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Mukesh, Thanks for your reply. Does the mean that my original sqrt0 makes (2^25=33554432) function calls? How many function calls does the let/where versions make? Thanks, Pat On 12 September 2017 at 01:36, mukesh tiwari <[hidden email]> wrote:
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Hi Patrick,
On Tue, Sep 12, 2017 at 7:21 PM, PATRICK BROWNE <[hidden email]> wrote:
Technically Yes, and more accurately for any given number n, you have 2 ^ (n - 1) call because your base case is 1.
With let/where version you store the value of function call in in variable, so no more second call and total functional in this scenario is linear in number n. For you case with n = 25 the number of function calls is just 24. Best, Mukesh Tiwari
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On the original ‘using pairs’ algorithm I’ve now coded something slightly cleaner than the original State based one.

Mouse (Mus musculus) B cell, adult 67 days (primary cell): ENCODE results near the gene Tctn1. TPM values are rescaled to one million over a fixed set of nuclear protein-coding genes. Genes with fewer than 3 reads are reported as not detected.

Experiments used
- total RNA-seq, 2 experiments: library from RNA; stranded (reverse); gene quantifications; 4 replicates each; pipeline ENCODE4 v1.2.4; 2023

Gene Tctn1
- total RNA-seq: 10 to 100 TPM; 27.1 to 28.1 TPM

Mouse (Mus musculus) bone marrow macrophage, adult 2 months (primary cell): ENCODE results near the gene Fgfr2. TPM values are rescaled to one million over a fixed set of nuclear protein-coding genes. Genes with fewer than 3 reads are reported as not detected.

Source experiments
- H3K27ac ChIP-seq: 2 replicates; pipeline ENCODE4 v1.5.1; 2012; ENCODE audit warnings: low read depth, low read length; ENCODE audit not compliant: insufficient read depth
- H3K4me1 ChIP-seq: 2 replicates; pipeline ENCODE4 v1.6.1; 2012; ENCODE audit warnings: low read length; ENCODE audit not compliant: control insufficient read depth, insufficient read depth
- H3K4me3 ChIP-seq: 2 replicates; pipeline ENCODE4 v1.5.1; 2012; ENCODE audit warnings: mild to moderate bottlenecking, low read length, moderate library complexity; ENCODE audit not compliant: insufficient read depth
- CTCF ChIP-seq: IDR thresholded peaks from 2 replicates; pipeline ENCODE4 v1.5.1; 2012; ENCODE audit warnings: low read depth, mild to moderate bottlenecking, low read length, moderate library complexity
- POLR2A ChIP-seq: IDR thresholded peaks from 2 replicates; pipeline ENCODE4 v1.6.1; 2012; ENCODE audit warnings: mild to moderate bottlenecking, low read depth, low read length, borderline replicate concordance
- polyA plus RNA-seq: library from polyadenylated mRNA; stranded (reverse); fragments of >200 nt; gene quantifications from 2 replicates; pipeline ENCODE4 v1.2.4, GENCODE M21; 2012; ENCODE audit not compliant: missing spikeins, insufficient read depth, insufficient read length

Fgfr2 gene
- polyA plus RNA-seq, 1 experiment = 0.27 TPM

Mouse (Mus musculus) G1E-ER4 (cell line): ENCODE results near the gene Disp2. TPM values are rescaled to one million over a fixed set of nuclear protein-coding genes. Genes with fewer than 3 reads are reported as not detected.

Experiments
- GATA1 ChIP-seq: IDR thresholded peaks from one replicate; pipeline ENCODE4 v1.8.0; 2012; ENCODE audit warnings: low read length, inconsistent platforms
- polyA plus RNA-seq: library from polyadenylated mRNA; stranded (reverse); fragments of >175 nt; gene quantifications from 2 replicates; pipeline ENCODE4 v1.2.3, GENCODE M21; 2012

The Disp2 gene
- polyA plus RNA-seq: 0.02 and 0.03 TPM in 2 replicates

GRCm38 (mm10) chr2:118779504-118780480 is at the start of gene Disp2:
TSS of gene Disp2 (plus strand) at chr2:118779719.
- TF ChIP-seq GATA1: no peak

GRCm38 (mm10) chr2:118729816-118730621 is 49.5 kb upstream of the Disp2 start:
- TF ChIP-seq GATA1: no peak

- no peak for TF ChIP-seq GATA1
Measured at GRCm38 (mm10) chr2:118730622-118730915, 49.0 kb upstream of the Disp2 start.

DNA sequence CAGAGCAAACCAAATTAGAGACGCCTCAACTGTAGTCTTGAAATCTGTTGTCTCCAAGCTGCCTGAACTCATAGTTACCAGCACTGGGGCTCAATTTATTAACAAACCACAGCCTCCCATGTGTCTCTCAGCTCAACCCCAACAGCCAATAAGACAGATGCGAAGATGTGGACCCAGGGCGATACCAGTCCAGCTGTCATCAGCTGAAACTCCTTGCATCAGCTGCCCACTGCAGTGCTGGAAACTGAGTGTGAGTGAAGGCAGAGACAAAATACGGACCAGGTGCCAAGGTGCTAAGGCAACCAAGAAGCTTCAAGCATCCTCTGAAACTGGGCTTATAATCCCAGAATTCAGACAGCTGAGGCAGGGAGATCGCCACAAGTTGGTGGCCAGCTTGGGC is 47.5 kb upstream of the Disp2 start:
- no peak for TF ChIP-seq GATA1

There’s still a lot of code for a seemingly simple problem but I s’pose a lot of the functions are helpers for various things and the core of the solution is contained in the fold. An easier to read copy of the code is at http://gitcommit.co.uk/2017/09/15/the-root-of-the-problem-part-2/ and the raw code is below. Thanks Mike ——————— import Data.List.Split import Data.Char import Numeric -- The entry point. root :: Float -> Float root n = f where ((f, _):_) = readFloat (lhs ++ "." ++ rhs) (_, rootDigits) = rootFold n (lhs, rhs) = splitAt (dpLocation n) rootDigits -- -- fold with the initial value based on intSquareRoot function -- and subsequent calculations based on doubling and the biggestN function. rootFold :: Float -> (Integer, String) rootFold n = foldr calculate (makeStartVal p1 p2) pairs where (p1:p2:pairs) = digitList n makeStartVal :: Integer -> Integer -> (Integer, String) makeStartVal p1 p2 = res where rt = intSquareRoot p1 res = (p2 + (p1 - rt * rt) * 100 , show rt) calculate :: Integer -> (Integer, String) -> (Integer, String) calculate p (n, res) = next where (toAppend, remain) = biggestN (2 * read res) n -- bring down the next pair and accumulate the result next = (remain * 100 + p, res ++ show toAppend) -- Where should decimal point be? dpLocation :: Float -> Int dpLocation n = if (even len) then len `div` 2 else (len + 1) `div` 2 where [left, _] = splitOn "." . show $ n len = length left -- helper for formatting formatFloatN numOfDecimals floatNum = showFFloat (Just numOfDecimals) floatNum "" showFlt = formatFloatN 16 -- Takes float and makes list of 'paired' integers digitList :: Float -> [Integer] digitList n = res where [l, r] = splitOn "." . showFlt $ n res = map read $ (pairs . pad $ l) ++ (pairs . pad $ r) where pairs [] = [] pairs xs = let (ys, zs) = splitAt 2 xs in ys : pairs zs pad xs | odd . length $ xs = "0" ++ xs | otherwise = xs -- eg largest number N such that 4N x N <= 161 -- and biggestN 4 161 = (3, 32) -- biggestN :: Integer -> Integer -> (Integer, Integer) biggestN = get 0 where get n x y | (x*10 + n) * n > y = (n-1, y - (x*10 + n - 1)*(n - 1)) | (x*10 + n) * n == y = (n , y - (x*10 + n) * n ) | otherwise = get (n + 1) x y -- gives the largest int whose square is <= n intSquareRoot :: Integer -> Integer intSquareRoot n = root 0 where root i | i*i <= n = root (i + 1) | otherwise = i - 1 ———————